TEDxSMU Gets Down To Basics And Talks Human Survival

October 18, 2010 by · Comments Off 

By Andy Garcia

In a room of a dozen people, only a single person moves. The long figure contorts her body while the others watch in awe as history is about to be made.

After 29 hours of countless positions and poses, Lisa Jaya Waters is about to break the world record for the longest continuous yoga.

Waters’ effort is more than just a personal goal, it is an act of raising awareness. Waters hopes that her actions will help raise awareness for the charity organization Baal Dan, and their mission to provide for the survival of improvised children in India.

With less than a minute left till she breaks the record, Waters encourages her audience to start a countdown. As the count closes in on the number “zero,” the anticipation in the room magnifies and the excitement of every individual in the room is made apparent.

Finally, the count ends and the room erupt with cheers, celebrating the victory of one women and her work to help those in need.

Water’s effort was just one of the attractions at the second annual TEDxSMU conference at the Wyly Theater on Saturday, Oct. 16. Drawing innovators from the realms of technology, entertainment, and design from around the world, the conference aimed at drawing attention to the theme of human survival.

Leading the conference were a number of speakers including Bill Lively, President and CEO of the North Texas Super Bowl XLV Host Committee. Lively emphasized the necessity of the arts for humanity and how “the arts are not a luxury, they are essential.”

Apart from the lectures the conference provided time for attendees to mingle and explore a number of exhibits.

Photo Gallery From The 2nd Annual TEDxSMU:

One of the exhibits, a white board, asked what people would do they if they ruled the world. In regards to the theme of human survival, responses such as “teach everyone the golden rule” filled the wall.

During the course of the recess time, SMU junior Amrita Vir met and spoke with people. She felt one of the conference’s highlight’s was its ability to bring different people together.

“I think it is a great opportunity for people and all members of walks of life to come together and synthesize something,” Vir said.

Rapper Baba Brinkman also garnered a lot of interest at the conference. Brinkman, who rapped on subjects like evolution and economic disparity, became a popular topic for tweets using the TEDxSMU hashtag.

SMU sophomore Michael Davis enjoyed how Brinkman was able to mesh evolutionary altruism with rap to provide an entertaining educational experience.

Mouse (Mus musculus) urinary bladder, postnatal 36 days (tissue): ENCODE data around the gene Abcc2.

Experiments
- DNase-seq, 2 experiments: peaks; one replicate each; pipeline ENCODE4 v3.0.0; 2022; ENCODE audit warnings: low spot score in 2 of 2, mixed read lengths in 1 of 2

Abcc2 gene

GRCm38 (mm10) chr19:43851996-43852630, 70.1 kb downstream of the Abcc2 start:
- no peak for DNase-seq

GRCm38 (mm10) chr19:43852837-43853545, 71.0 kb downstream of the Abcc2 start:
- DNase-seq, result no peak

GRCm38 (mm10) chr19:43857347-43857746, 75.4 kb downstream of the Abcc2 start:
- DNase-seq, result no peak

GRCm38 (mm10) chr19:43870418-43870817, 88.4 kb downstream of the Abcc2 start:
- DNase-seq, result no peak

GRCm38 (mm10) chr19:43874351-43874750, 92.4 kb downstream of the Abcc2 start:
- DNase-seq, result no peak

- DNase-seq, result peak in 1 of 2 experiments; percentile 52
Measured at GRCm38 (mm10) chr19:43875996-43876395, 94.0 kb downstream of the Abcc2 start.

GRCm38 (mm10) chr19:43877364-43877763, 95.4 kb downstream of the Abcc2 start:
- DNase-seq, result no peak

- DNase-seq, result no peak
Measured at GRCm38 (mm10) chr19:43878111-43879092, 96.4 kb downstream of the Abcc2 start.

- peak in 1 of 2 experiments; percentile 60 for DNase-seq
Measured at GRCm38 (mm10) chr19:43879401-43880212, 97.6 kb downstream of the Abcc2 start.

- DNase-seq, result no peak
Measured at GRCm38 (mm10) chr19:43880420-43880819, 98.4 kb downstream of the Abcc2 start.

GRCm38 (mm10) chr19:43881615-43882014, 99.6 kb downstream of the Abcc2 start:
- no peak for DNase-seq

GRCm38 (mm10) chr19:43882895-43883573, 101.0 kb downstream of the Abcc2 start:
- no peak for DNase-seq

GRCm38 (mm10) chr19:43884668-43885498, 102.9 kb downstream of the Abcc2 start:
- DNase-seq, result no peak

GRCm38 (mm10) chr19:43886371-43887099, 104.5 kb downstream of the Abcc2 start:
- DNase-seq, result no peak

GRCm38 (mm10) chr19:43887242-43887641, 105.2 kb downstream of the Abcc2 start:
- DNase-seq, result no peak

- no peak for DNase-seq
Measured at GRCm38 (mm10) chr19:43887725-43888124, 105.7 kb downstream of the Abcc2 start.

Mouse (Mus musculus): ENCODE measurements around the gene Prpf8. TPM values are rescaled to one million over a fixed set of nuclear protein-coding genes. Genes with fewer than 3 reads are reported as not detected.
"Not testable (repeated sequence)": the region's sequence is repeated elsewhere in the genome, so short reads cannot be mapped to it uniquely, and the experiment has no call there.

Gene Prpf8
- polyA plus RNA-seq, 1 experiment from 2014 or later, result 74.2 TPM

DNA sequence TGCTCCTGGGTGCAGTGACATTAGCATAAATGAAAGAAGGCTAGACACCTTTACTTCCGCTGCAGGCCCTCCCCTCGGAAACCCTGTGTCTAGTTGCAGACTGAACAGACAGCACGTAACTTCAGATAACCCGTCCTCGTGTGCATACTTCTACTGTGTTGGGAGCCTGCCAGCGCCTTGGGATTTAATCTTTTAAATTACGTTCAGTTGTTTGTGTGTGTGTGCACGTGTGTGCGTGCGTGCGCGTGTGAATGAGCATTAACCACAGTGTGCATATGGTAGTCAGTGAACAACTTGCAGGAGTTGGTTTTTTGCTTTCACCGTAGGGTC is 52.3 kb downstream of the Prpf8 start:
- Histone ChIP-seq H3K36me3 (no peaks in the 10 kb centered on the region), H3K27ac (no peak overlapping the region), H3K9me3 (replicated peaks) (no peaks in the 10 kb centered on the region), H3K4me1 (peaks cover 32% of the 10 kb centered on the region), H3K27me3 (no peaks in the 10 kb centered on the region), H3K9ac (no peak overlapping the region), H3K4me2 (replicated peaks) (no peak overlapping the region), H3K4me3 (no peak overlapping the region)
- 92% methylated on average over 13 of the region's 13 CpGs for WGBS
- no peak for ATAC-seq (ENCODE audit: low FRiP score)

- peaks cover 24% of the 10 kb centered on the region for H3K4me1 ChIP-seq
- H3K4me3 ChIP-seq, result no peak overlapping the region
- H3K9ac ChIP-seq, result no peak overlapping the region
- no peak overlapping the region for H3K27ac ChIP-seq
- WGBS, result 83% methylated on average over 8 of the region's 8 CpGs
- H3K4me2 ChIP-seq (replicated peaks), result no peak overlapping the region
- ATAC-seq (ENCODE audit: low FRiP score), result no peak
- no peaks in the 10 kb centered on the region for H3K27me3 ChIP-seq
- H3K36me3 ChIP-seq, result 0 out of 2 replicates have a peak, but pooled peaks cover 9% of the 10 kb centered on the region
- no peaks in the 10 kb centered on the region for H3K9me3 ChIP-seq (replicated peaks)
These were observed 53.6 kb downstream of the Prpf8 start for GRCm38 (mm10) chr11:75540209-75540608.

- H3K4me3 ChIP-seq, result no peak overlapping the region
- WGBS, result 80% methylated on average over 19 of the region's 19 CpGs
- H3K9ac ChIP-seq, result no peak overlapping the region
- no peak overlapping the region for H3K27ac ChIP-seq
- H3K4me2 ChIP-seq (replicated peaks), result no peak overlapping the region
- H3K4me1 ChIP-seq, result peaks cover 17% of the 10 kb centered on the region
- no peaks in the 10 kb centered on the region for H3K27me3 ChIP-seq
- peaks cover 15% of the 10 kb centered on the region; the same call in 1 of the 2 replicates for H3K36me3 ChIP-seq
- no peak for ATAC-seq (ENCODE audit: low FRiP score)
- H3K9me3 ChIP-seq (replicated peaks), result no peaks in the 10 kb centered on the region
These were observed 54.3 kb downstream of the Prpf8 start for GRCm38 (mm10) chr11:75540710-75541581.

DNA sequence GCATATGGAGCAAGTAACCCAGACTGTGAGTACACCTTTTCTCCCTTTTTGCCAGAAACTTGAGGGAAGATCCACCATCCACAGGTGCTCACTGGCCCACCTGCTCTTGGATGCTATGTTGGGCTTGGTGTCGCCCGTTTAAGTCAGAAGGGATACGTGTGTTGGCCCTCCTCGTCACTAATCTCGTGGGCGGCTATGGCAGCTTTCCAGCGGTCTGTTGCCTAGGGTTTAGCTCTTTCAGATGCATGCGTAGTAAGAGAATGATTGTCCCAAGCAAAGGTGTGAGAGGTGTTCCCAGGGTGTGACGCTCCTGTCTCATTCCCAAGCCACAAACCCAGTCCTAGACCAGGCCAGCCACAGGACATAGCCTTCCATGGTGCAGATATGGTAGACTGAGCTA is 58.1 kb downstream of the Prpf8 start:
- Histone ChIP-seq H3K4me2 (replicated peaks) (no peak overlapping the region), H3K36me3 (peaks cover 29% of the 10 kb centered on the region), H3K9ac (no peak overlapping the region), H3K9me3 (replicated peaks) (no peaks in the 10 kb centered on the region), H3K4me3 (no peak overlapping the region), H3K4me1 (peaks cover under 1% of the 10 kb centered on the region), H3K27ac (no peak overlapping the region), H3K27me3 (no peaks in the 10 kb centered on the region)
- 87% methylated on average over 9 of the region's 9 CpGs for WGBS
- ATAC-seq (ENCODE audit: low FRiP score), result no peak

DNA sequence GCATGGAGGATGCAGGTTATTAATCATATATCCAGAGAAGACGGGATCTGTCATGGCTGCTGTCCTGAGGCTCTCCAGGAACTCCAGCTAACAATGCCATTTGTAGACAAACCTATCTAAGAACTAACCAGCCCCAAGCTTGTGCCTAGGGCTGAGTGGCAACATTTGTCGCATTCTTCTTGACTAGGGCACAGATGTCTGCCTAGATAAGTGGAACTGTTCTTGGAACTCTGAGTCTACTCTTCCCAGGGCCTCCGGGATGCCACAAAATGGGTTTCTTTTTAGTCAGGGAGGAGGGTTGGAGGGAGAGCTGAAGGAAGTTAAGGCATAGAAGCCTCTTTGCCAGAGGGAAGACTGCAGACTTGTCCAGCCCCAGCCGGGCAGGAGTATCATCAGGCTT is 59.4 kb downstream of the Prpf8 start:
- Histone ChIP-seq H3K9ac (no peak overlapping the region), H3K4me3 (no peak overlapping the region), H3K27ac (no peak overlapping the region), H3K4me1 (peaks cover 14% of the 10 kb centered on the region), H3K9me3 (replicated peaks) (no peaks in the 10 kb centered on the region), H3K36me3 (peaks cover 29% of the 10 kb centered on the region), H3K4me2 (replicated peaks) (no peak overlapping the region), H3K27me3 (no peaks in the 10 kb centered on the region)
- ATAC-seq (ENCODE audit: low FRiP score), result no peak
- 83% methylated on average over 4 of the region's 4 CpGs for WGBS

While the conference did provide entertainment, it still managed to provoke thought.

Jacob Good, a software developer from New York, believed that he benefited from getting the chance to explore new ideas regarding the future of humanity through “taking more steps and breaking boundaries to survive.”

TEDxSMU: Virtual Paint Exhibit

October 16, 2010 by · Comments Off 

Posted By Aida Ahmed

While we were on the sixth floor of the Wyly Theatre we came across an interesting exhibit set up for guests of TEDxSMU. Robert Davidson of Dallas Makerspace showed Andy Garcia how to use a virtual paint canvas, a creation of the inventors at the local laboratory.

Dallas Makerspace is similiar to a hackerspace. The community workshop and laboratory is comprised of local artists, engineers, makers and creators that work together to collect tools and resources for individual and community projects in order to promote science and technology.

The way the canvas works is the “artist” dunks a large paintbrush into a virtual can of paint and begins to draw on the canvas. Check out Andy’s demonstration of the exhibit.

VIDEO: TEDxSMU Dallas Makerspace Exhibit from SMUDailyMustang.com on Vimeo.

TEDxSMU at the Wyly Theatre

October 15, 2010 by · 1 Comment 

Video: TEDxSMU from SMUDailyMustang.com on Vimeo.

Join Aida Ahmed and Andy Garcia as they cover the second annual TEDxSMU conference at the Wyly Theatre in Downtown Dallas. The conference brings together innovative minds from the fields of technology, entertainment and design, as well as other disciplines.

This sign, 'What do you want to be when you grow up?' stands behind the registration booths at TEDxSMU. (PHOTO BY AIDA AHMED / SMU DAILY MUSTANG)

Guests for TEDxSMU fill the Wyly Theatre in downtown Dallas Saturday morning. (PHOTO BY AIDA AHMED / SMU DAILY MUSTANG)